Lego is giving out beauty advice to seven-year-old girls who want to “change up (their) look”.
Parents who considered the company a refuge from gendered toys are up in arms about the article in the latest issue of the US Lego Club Magazine.
It shows the Emma character from the controversial Lego Friends line telling readers how to get their hair cut.
“You, yes YOU are beautiful, but if you’re ready to change up your look, read on for some tips and tricks on how to get the best haircut for the shape of your face,” it says.
“For heart faces, deep side parts accentuate your lovely eyes. Long, curly layers and thinned out curls and bangs also play up your angular cheeks.”
Children are told how they can make “pretty square faces even prettier” by “softening the edges” with different styles.
Parents discussing the article on social media quickly pointed out that girls aged between seven and 12 – the magazine’s target audience – rarely have a choice of hair style and should not be concerned by it.
Writing in the New York Times, Sharon Holbrook said she was alerted to the article when her seven-year-old daughter asked her whether she had an oval face and what she should do with her hair.
“My little girl, the shape of her face, and whether her haircut is flattering are none of Lego’s concern,” she wrote.
“It wasn't even her concern until a toy magazine told her to start worrying about it.”
The furore continues initial outrage over the introduction of the Lego Friends line aimed at girls in 2011.
Breaking from the pleasantly genderless brick figures of old, the new toys resemble miniature dolls and live in pink hair salons, pony stables and palatial houses in “Heartlake City”.
The toys have been made into characters with their own cartoon and appearances in the “yellow brick” version of Lego Club Magazine.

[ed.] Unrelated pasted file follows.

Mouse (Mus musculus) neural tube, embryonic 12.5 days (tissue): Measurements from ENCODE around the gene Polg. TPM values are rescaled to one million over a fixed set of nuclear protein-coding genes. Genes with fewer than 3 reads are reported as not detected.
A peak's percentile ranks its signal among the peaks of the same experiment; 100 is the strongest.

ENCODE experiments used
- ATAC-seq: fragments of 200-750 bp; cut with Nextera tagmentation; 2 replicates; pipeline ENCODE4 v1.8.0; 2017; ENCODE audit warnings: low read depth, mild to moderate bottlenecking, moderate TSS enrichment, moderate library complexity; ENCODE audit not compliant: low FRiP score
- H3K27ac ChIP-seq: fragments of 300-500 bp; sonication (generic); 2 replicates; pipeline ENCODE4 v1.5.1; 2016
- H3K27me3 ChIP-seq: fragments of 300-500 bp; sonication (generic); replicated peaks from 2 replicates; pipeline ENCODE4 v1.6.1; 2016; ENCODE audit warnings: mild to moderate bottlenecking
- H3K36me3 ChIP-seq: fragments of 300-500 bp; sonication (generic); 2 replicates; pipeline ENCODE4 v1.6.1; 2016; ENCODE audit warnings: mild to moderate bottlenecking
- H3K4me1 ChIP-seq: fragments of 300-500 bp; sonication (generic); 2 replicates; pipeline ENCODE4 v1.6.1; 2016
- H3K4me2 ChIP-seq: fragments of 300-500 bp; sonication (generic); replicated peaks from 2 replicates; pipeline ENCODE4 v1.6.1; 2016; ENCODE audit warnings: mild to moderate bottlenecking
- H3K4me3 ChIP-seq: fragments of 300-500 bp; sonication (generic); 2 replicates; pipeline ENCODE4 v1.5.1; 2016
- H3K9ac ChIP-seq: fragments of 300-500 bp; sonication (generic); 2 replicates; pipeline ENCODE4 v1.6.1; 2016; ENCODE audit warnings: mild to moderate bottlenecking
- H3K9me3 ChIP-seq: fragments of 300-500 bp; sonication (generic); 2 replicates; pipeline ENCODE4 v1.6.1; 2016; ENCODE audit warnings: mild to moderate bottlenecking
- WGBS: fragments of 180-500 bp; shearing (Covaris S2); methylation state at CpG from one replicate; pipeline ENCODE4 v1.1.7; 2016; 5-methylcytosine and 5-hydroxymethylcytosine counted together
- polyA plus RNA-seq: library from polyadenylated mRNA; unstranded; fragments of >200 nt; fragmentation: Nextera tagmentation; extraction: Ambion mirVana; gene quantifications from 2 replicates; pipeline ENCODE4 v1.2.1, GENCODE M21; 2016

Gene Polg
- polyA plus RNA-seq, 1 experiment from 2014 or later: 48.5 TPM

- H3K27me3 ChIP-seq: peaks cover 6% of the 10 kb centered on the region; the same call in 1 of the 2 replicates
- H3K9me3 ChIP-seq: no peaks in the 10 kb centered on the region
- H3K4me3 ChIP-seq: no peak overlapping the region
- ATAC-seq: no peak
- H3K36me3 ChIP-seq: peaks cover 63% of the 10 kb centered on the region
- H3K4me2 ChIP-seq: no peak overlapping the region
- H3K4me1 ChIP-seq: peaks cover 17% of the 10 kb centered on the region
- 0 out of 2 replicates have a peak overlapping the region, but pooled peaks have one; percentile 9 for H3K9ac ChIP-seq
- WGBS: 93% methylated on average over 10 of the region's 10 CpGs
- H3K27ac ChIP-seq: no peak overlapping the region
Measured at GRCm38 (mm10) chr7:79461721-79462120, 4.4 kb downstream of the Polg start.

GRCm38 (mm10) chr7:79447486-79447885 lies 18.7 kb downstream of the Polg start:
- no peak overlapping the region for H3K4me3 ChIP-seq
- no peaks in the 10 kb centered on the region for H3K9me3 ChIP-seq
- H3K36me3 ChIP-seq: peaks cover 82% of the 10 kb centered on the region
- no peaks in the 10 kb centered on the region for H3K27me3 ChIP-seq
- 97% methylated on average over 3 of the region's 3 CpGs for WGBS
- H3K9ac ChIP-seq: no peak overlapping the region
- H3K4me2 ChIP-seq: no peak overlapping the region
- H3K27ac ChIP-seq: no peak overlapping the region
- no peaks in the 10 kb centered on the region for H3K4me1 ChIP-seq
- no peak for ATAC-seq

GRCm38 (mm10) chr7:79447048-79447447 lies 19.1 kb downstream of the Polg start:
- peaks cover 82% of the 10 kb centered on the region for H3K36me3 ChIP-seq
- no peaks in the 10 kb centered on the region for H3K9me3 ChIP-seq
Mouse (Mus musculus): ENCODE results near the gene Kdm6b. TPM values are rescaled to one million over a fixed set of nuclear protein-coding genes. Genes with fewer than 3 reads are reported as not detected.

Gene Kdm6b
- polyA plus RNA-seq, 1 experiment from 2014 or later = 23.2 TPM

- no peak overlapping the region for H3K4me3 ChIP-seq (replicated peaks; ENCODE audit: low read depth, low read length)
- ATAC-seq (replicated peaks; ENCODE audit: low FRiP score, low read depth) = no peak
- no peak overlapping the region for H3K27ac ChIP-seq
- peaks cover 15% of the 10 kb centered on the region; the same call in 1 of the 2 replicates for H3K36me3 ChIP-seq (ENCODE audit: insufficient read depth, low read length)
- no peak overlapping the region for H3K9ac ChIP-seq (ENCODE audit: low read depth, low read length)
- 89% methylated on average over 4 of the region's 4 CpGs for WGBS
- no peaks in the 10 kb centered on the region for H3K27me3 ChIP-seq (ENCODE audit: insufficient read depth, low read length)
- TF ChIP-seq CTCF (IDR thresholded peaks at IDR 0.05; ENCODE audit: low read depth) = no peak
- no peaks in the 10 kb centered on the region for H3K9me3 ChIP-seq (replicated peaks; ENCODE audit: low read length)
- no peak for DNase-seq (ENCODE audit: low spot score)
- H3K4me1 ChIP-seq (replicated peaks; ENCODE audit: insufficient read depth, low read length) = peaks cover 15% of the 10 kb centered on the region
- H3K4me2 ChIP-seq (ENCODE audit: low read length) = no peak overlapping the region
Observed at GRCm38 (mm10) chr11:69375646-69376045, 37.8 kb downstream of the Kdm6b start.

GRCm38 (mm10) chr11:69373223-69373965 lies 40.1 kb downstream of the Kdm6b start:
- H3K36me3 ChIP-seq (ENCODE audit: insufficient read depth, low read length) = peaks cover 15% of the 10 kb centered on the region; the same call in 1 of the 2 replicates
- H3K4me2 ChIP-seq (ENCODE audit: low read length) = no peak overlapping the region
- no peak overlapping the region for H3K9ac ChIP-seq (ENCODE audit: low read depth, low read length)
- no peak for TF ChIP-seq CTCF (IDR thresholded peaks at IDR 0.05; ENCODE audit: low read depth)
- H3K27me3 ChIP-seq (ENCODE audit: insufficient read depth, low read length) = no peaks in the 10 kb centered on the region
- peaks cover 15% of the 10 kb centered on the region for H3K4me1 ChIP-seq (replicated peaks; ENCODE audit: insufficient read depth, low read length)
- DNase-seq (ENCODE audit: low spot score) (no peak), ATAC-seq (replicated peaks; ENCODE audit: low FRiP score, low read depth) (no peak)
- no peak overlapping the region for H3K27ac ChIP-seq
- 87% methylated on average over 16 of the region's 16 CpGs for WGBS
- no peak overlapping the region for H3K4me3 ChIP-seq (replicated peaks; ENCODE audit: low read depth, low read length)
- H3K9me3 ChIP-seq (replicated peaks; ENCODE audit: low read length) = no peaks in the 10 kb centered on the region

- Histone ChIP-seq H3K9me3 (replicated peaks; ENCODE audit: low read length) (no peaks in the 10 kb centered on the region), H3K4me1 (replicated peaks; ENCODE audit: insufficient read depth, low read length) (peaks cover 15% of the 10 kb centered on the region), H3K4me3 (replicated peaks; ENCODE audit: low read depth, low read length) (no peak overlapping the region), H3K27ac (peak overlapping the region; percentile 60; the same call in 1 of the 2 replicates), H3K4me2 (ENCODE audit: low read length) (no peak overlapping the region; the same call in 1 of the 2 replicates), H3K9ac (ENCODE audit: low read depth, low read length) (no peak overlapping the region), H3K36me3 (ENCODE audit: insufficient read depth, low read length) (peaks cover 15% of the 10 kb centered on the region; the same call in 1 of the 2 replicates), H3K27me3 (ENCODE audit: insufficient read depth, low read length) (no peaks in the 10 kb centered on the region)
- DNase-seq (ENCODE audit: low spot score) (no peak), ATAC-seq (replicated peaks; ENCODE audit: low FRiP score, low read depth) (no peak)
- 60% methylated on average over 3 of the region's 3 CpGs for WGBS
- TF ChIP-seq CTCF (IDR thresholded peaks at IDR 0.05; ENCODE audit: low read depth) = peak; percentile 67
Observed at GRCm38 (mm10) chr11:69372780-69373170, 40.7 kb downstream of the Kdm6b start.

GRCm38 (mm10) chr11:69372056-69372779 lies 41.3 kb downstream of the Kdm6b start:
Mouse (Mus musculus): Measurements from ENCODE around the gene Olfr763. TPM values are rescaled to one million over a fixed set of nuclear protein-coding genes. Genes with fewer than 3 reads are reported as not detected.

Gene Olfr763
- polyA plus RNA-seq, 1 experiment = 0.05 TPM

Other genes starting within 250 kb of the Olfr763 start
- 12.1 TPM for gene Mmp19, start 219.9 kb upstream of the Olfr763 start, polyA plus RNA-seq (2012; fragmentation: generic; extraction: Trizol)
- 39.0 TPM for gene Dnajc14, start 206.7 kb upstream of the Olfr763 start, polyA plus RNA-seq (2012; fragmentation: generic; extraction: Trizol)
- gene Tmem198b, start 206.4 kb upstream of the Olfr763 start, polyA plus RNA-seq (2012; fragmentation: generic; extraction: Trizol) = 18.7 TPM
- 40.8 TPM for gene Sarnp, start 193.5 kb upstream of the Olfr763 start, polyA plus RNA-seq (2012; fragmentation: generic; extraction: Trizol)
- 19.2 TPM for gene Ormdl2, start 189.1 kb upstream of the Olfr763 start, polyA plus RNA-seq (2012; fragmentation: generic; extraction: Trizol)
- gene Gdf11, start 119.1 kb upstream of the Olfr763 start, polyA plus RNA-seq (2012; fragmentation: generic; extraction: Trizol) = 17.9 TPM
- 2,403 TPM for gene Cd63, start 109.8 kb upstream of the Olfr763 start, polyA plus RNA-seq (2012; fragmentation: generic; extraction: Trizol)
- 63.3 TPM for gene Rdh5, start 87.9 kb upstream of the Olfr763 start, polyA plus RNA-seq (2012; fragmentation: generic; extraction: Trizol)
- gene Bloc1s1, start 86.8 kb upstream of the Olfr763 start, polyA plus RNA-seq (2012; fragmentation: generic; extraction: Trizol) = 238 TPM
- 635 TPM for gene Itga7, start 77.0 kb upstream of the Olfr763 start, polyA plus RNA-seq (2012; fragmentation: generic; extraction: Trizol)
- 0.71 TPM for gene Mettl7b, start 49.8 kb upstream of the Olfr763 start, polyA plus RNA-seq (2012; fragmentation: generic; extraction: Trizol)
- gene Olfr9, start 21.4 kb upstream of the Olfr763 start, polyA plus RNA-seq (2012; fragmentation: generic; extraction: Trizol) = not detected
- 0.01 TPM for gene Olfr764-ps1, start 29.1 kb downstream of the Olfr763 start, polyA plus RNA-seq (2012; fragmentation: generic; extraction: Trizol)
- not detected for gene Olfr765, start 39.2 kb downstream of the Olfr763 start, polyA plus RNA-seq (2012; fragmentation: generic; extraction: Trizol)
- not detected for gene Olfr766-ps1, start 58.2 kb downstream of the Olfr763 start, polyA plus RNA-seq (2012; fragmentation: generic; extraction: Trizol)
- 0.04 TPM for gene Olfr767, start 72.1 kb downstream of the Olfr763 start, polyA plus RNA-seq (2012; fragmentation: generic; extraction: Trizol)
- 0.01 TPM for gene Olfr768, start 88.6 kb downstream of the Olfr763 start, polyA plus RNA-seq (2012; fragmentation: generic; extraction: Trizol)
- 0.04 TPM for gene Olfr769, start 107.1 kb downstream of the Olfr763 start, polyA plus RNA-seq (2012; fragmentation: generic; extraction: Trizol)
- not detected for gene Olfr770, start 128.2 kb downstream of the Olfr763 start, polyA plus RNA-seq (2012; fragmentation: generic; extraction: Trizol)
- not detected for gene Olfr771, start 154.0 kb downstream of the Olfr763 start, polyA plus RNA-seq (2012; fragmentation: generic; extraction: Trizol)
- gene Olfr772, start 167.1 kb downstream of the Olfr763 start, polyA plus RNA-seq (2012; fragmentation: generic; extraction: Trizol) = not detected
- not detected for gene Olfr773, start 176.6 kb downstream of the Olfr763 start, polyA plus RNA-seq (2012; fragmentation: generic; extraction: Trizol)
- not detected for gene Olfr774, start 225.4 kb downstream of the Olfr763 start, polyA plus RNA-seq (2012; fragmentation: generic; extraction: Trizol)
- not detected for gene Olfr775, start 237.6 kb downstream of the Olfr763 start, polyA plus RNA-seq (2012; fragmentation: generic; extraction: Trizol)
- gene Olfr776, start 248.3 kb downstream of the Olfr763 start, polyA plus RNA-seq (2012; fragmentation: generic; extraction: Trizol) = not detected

This month’s “red brick” version, presumably aimed at boys, has ninjas, cars, Star Wars, superheroes, builders and not a beauty tip in sight.
1/14 Girls can be engineers too
Women at work: the GoldieBlox ad that bucked stereotypes and went viral
2/14 Dolls for girls
Blonde and beautiful? Many dolls targeted at young girls are disproportionately thin, with pert features and breasts, and feet shaped to wear high heels
3/14 Lottie, not Barbie
Pink stinks: a Lottie doll, which is designed to have the same proportions as a nine-year-old girl
4/14 Pinks for girls
In the pink: The shift towards dividing toys happened in the Nineties, when a proliferation of pinks and blues flooded the market
5/14 Gender-segregated toys.. a new thing?
The Lego's 1970s ads featured a girl in dungarees holding up what she's made
6/14 Toys R Us
Toys R Us in Sweden launched with a new gender-neutral revamp in December
7/14 Kinder denied having gendered eggs last August..
The pink eggs contain dolls, while the blue eggs will contain toy cars.
8/14 The controversial 'boys stuff' range
Toys from the "boys stuff" range at Marks & Spencer. M&S have now gone gender neutral
9/14 Girls can be doctors too
A 'girly' Doctors set.. (because female doctors have pink bags right?)
10/14 Pink for girls, blue for boys
Even Robotic puppies are gender-targeted
11/14 Pink cakes for girls..
12/14 Boys play with science toys
13/14 Only girls cook eggs..
Ella Valentine eggs
14/14 Gender specific toys are big business
You're kidding: shops often sort toys into 'boy' and 'girl' aisles
Michael McNally, senior director of brand relations at Lego Systems, said the company would learn from readers’ comments on the hair article.
“One particular thing that readers asked us to include was an advice column,” he told Mashable.
“In the most recent magazine, we attempted to deliver against this request by elaborating on a current Lego Friends story line.
“We sincerely regret any disappointment it may have caused. We value this feedback and have already shared with the Lego Club team in order to positively impact future stories.”